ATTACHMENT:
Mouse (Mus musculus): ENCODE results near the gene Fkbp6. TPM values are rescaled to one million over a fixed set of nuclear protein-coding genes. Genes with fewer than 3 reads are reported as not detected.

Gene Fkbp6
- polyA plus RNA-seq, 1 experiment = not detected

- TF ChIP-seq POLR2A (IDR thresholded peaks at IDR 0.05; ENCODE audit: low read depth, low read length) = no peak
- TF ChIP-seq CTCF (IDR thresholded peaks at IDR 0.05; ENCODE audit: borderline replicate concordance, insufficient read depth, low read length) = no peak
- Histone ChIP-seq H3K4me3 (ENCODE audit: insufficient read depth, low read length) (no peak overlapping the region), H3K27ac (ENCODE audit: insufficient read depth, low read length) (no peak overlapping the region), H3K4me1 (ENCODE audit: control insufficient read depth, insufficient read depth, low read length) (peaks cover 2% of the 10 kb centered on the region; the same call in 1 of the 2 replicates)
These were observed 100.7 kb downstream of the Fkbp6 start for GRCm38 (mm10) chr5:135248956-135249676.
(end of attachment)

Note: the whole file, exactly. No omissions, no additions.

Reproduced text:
Mouse (Mus musculus): ENCODE results near the gene Fkbp6. TPM values are rescaled to one million over a fixed set of nuclear protein-coding genes. Genes with fewer than 3 reads are reported as not detected.

Gene Fkbp6
- polyA plus RNA-seq, 1 experiment = not detected

- TF ChIP-seq POLR2A (IDR thresholded peaks at IDR 0.05; ENCODE audit: low read depth, low read length) = no peak
- TF ChIP-seq CTCF (IDR thresholded peaks at IDR 0.05; ENCODE audit: borderline replicate concordance, insufficient read depth, low read length) = no peak
- Histone ChIP-seq H3K4me3 (ENCODE audit: insufficient read depth, low read length) (no peak overlapping the region), H3K27ac (ENCODE audit: insufficient read depth, low read length) (no peak overlapping the region), H3K4me1 (ENCODE audit: control insufficient read depth, insufficient read depth, low read length) (peaks cover 2% of the 10 kb centered on the region; the same call in 1 of the 2 replicates)
These were observed 100.7 kb downstream of the Fkbp6 start for GRCm38 (mm10) chr5:135248956-135249676.